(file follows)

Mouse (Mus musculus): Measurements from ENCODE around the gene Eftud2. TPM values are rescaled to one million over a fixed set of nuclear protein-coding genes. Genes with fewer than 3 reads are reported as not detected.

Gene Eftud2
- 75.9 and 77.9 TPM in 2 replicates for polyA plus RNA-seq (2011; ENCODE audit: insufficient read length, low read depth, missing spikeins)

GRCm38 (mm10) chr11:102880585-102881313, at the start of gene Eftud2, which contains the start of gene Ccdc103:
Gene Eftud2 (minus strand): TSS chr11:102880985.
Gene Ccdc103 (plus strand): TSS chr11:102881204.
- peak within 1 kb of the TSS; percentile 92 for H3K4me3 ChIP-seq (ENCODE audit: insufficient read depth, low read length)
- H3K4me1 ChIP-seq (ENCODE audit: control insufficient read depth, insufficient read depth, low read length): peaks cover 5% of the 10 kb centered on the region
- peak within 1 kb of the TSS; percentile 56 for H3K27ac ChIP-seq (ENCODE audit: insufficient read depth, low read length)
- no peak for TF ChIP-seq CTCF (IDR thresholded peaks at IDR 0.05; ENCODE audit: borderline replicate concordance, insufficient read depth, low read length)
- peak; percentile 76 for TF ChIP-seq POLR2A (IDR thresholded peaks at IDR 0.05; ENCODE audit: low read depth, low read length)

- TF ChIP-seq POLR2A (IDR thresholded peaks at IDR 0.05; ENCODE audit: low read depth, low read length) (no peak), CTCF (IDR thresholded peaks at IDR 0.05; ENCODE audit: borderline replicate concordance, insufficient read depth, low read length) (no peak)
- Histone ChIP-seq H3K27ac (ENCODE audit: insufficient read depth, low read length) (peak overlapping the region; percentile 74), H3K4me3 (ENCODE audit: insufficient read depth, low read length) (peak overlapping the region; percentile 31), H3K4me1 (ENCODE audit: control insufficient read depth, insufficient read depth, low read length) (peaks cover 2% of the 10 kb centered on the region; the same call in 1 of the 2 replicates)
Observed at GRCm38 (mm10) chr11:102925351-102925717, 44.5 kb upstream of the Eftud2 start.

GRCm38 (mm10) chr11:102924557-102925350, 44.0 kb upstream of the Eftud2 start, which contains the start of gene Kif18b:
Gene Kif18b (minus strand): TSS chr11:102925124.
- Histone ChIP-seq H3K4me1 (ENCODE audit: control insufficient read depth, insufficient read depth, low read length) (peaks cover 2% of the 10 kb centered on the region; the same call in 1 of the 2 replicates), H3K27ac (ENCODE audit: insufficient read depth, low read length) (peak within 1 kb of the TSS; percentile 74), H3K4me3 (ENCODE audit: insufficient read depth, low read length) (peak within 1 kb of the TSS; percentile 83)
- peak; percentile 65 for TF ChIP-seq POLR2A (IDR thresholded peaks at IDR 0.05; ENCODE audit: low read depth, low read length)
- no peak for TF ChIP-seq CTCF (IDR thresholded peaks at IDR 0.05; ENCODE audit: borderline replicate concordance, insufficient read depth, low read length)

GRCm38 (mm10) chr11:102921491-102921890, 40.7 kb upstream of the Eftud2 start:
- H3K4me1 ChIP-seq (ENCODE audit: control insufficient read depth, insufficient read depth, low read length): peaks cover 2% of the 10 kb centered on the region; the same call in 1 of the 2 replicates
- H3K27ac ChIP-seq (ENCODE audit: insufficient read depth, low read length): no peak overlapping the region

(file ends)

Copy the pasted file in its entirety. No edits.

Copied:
Mouse (Mus musculus): Measurements from ENCODE around the gene Eftud2. TPM values are rescaled to one million over a fixed set of nuclear protein-coding genes. Genes with fewer than 3 reads are reported as not detected.

Gene Eftud2
- 75.9 and 77.9 TPM in 2 replicates for polyA plus RNA-seq (2011; ENCODE audit: insufficient read length, low read depth, missing spikeins)

GRCm38 (mm10) chr11:102880585-102881313, at the start of gene Eftud2, which contains the start of gene Ccdc103:
Gene Eftud2 (minus strand): TSS chr11:102880985.
Gene Ccdc103 (plus strand): TSS chr11:102881204.
- peak within 1 kb of the TSS; percentile 92 for H3K4me3 ChIP-seq (ENCODE audit: insufficient read depth, low read length)
- H3K4me1 ChIP-seq (ENCODE audit: control insufficient read depth, insufficient read depth, low read length): peaks cover 5% of the 10 kb centered on the region
- peak within 1 kb of the TSS; percentile 56 for H3K27ac ChIP-seq (ENCODE audit: insufficient read depth, low read length)
- no peak for TF ChIP-seq CTCF (IDR thresholded peaks at IDR 0.05; ENCODE audit: borderline replicate concordance, insufficient read depth, low read length)
- peak; percentile 76 for TF ChIP-seq POLR2A (IDR thresholded peaks at IDR 0.05; ENCODE audit: low read depth, low read length)

- TF ChIP-seq POLR2A (IDR thresholded peaks at IDR 0.05; ENCODE audit: low read depth, low read length) (no peak), CTCF (IDR thresholded peaks at IDR 0.05; ENCODE audit: borderline replicate concordance, insufficient read depth, low read length) (no peak)
- Histone ChIP-seq H3K27ac (ENCODE audit: insufficient read depth, low read length) (peak overlapping the region; percentile 74), H3K4me3 (ENCODE audit: insufficient read depth, low read length) (peak overlapping the region; percentile 31), H3K4me1 (ENCODE audit: control insufficient read depth, insufficient read depth, low read length) (peaks cover 2% of the 10 kb centered on the region; the same call in 1 of the 2 replicates)
Observed at GRCm38 (mm10) chr11:102925351-102925717, 44.5 kb upstream of the Eftud2 start.

GRCm38 (mm10) chr11:102924557-102925350, 44.0 kb upstream of the Eftud2 start, which contains the start of gene Kif18b:
Gene Kif18b (minus strand): TSS chr11:102925124.
- Histone ChIP-seq H3K4me1 (ENCODE audit: control insufficient read depth, insufficient read depth, low read length) (peaks cover 2% of the 10 kb centered on the region; the same call in 1 of the 2 replicates), H3K27ac (ENCODE audit: insufficient read depth, low read length) (peak within 1 kb of the TSS; percentile 74), H3K4me3 (ENCODE audit: insufficient read depth, low read length) (peak within 1 kb of the TSS; percentile 83)
- peak; percentile 65 for TF ChIP-seq POLR2A (IDR thresholded peaks at IDR 0.05; ENCODE audit: low read depth, low read length)
- no peak for TF ChIP-seq CTCF (IDR thresholded peaks at IDR 0.05; ENCODE audit: borderline replicate concordance, insufficient read depth, low read length)

GRCm38 (mm10) chr11:102921491-102921890, 40.7 kb upstream of the Eftud2 start:
- H3K4me1 ChIP-seq (ENCODE audit: control insufficient read depth, insufficient read depth, low read length): peaks cover 2% of the 10 kb centered on the region; the same call in 1 of the 2 replicates
- H3K27ac ChIP-seq (ENCODE audit: insufficient read depth, low read length): no peak overlapping the region